An in depth look at our process for testing cameras and lenses
For decades now, Popular Photography has tested cameras and lenses so that you can make a more informed decision about the equipment you use to capture images. Whether you’re documenting your life or creating art, you need to know not only which camera or lens is best suited to your shooting style, but also how that camera or lens performs so you can use it more effectively.
Our tests are designed to measure not only the quality of the images the camera or lens produces, but also to report on its usability, design, and standing against comparable models. We perform our lab testing in the Popular Photography Test Lab, located in our New York City office. A temperature- and humidity-controlled environment, it ensures the same conditions for every camera or lens tested there. Our lens test bench rests on a set of pneumatic legs, so it floats on a cushion of air to ensure that any vibrations in the building won’t taint our test results.
We perform the lab-based portion of our testing in the same way (or exactingly equivalent ways) for all makes and models, so that each item is subjected to the same rigors under the same conditions. This way, our test results allow you to compare the results from camera to camera and lens to lens. We trust that, armed with this information, people can better decide which model might be best for them, and gain some insight into the best way to use what they eventually choose.
We illuminate our resolution, color-accuracy, and noise test targets with Dedolight DLH400D daylight-balanced HMI lights. These lights offer the best approximation of daylight we know of, and are powered by flicker-free ballasts. While many photographers are using daylight-balanced fluorescent lights for portrait and studio work, these don’t reproduce the spectrum of light as well as HMI lights do and are not a true continuous light source, since they flicker. And with the extremely short shutter speeds often required for photographic testing, that flicker would create too much fluctuation for us to accept them as a light source in our tests.
Common Test Settings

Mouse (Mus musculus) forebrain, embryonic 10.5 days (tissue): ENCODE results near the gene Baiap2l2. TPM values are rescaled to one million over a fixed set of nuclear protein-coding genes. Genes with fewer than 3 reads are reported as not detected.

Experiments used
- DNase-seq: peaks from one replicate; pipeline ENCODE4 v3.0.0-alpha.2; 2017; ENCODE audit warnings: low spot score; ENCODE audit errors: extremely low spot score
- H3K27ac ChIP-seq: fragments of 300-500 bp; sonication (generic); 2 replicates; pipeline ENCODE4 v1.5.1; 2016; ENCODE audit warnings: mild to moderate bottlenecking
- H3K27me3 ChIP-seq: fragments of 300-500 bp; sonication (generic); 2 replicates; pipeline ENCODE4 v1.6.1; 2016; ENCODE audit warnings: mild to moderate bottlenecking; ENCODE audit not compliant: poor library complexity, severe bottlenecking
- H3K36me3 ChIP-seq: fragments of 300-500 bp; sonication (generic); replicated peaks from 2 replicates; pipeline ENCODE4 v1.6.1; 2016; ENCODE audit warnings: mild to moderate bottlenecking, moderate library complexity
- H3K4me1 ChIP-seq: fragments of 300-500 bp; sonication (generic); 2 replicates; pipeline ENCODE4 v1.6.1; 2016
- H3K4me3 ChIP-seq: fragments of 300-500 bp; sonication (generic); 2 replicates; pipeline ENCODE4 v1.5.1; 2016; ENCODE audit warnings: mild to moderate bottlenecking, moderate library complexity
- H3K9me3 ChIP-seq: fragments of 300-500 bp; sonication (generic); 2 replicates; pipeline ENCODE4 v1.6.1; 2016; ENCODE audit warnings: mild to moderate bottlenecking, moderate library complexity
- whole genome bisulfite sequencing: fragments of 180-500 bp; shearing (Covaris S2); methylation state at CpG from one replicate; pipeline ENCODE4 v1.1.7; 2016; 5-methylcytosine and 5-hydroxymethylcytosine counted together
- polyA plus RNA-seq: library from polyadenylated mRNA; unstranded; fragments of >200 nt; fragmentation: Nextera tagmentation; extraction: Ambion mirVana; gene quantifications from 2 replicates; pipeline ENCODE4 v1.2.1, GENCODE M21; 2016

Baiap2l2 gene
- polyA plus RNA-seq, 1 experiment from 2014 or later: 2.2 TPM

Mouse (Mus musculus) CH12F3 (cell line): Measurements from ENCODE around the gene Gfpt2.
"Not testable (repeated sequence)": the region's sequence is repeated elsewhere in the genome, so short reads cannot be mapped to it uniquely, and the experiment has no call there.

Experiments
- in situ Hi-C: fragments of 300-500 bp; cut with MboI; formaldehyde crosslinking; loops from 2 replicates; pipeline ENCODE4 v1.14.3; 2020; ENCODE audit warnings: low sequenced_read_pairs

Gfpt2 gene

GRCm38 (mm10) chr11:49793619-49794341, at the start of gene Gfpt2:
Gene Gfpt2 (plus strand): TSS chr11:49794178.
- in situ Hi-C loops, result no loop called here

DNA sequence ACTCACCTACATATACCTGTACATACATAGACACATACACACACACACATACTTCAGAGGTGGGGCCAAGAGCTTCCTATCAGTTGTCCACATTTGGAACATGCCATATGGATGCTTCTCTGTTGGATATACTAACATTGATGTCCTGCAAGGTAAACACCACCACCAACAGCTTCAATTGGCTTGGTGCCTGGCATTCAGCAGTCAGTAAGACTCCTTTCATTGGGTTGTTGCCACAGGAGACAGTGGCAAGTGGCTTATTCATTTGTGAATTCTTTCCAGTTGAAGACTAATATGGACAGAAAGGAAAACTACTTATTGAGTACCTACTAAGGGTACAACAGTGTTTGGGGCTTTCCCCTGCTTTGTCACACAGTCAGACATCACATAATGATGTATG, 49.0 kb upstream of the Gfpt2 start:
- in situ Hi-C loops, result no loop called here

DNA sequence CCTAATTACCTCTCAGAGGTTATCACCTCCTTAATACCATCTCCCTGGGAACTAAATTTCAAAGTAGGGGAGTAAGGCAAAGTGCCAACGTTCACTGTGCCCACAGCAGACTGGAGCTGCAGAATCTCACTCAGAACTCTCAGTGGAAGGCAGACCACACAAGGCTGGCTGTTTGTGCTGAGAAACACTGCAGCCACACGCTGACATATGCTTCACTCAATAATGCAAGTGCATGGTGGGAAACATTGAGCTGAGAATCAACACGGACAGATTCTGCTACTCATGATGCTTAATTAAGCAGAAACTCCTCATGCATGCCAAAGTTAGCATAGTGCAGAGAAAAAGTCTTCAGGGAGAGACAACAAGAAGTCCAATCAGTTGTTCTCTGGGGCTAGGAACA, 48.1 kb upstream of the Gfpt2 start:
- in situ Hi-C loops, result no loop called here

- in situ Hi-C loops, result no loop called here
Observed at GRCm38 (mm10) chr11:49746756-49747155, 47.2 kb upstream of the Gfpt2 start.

We shoot our resolution, color accuracy, and noise tests in RAW, with the camera on a tripod and set to the AdobeRGB color space. We use the camera manufacturer’s 50mm f/1.4 lens at f/8 with shutter speed varying based on ISO. We use single-shot autofocus, centerweighted metering, and bracket to ensure that we obtain a proper exposure, checking against patches in the test targets to select the best exposure.
We convert these images into uncompressed TIFFs for analysis using the RAW conversion software that comes with the camera. We apply only minimal changes from the manufacturer’s default settings in its software. Our reasoning here: Camera makers are selling their customers a package that includes software, and the default settings should be a statement of how they think the camera should perform. In the case of noise reduction, for example, we expect that the manufacturer will set the defaults at settings that make the best tradeoff between retention of fine detail and adequate reduction of noise for that model. Furthermore, any other attempt to adjust that setting would prevent us from having a standardized test procedure.
We should mention that in the case of Nikon, we use one of two different 50mm f/1.4 lenses. For those Nikon bodies that accept only lenses with built-in focusing motors, such as the D5100 and D3100, we use the AF-S Nikkor 50mm f/1.4G. If the DSLR under test can accommodate lenses without their own focusing motor, we use the older AF Nikkor 50mm f/1.4D.
Also of note here: Any DSLR body will behave differently with different lenses. Our AF test (and other tests) provides a way to limit that variable by always using the same lens for a given system. The only exception to this rule is when testing interchangeable-lens compacts (ILCs), since there are currently no 50mm f/1.4 lenses for these systems. Because the lens selection for these systems is still so limited, we have been using the wide-to-normal kit lenses for each. We also have not implemented rigorous AF testing of these systems yet.
Following, we detail each of the individual lab tests we perform here at Popular Photography. We also always use every test camera extensively in the field to see how it performs in everyday shooting conditions and to assess any functions—such as focus tracking of subjects moving toward or away from the camera—that are impractical to test in our lab.